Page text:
Long-standing theories on voting behavior assume rational vote choice to be based on parties’ and candidates’ perceived competences in handling policy issues (issue-based vote choice). However, due to trends of partisan de-alignment and tendencies of personalization in politics and the media, electoral decisions based on candidate evaluations (character-based vote choice) become increasingly relevant to research on voting behavior. Due to the specific campaign context which was marked by scandals calling the character of incumbent Justin Trudeau and his opponent Andrew Scheer into question, the 2019 Canadian federal election serves as a case study to assess the influence of candidate character evaluations on vote choice.
To shed light on the relative influence of issue ownership and character evaluations on vote choice and to explore the role of specific character traits as well as political sophistication as a potentially moderating factor, binomial logistic regressions, multiple linear regressions, and moderation analyses are computed. All data is derived from the post-election online survey of the 2019 Canadian Election Study. The final sample informing the inferential statistical analyses comprises 2,887 respondents.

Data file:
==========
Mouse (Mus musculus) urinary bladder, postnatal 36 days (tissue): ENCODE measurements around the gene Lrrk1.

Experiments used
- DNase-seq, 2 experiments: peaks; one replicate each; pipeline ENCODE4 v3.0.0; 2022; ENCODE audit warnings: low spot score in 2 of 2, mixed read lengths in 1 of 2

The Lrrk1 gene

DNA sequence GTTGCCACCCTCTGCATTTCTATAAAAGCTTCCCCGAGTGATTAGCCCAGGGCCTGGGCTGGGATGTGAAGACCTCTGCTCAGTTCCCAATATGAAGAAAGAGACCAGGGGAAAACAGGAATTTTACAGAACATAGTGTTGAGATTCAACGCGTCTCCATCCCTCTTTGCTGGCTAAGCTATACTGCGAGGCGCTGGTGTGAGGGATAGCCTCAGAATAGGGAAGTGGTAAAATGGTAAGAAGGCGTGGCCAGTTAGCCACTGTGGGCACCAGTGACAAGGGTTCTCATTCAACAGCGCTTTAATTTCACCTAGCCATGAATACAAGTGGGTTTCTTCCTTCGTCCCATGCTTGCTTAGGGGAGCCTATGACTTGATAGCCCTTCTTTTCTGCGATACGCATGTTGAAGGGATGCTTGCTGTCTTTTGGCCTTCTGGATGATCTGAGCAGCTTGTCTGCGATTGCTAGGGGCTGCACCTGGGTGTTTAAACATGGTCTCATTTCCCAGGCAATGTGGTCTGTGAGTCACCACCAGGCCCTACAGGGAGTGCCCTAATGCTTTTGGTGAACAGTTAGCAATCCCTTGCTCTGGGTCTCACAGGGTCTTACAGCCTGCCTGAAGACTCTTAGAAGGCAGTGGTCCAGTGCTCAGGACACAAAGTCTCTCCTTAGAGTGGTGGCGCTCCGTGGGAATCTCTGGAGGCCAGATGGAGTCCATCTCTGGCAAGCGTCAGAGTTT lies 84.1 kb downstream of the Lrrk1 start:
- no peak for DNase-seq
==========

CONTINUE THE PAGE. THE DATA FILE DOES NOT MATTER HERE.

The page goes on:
The results show that partisanship is the single most influential coefficient for vote choice for both candidates, surpassing the influence of character evaluations and issue ownership. Leaving aside the overall primacy of partisanship, the influence of character ratings and issue ownership on vote choice differs for the incumbent and the challenger. Moreover, the findings demonstrate that the most influential character trait for overall evaluations varies between the candidates. Both findings speak for the contextuality of character-based and issue-based vote choice rather than the dominance of one of the concepts and against globally influential traits. Finally, no evidence is found linking character-based vote choice to the less politically sophisticated. Thus, revalorizing character-based vote choice as a rational heuristic.